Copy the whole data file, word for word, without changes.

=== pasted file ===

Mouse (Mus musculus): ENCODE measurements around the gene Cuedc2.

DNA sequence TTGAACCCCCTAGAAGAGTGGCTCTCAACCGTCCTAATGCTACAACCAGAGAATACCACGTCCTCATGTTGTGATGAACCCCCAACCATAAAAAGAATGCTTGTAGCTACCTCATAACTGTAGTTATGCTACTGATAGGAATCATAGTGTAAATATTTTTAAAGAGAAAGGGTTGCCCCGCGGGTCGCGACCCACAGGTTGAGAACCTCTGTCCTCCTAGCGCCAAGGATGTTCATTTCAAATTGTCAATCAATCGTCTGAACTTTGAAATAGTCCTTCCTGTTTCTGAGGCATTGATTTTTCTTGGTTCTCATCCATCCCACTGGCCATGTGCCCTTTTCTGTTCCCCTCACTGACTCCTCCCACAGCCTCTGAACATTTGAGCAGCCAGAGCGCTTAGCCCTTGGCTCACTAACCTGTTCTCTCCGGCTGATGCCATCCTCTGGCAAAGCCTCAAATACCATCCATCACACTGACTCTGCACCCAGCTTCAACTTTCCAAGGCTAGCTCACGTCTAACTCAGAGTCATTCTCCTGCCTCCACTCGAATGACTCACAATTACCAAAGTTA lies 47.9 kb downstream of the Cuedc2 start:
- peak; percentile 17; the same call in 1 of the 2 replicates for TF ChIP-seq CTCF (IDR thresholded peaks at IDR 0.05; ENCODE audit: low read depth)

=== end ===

Mouse (Mus musculus): ENCODE measurements around the gene Cuedc2.

DNA sequence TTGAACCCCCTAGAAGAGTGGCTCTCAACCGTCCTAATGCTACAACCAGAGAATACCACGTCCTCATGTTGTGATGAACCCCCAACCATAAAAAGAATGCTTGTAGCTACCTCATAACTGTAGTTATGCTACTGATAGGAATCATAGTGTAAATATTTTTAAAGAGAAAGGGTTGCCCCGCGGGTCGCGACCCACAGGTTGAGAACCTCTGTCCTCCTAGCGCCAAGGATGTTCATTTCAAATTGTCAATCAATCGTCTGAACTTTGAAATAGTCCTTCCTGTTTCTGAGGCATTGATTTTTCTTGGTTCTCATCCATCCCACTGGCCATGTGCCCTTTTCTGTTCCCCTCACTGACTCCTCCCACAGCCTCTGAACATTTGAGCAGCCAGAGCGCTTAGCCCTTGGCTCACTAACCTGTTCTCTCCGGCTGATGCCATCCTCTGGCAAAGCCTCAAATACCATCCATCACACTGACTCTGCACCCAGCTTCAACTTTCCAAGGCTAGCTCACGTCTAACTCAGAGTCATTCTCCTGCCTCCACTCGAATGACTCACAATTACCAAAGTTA lies 47.9 kb downstream of the Cuedc2 start:
- peak; percentile 17; the same call in 1 of the 2 replicates for TF ChIP-seq CTCF (IDR thresholded peaks at IDR 0.05; ENCODE audit: low read depth)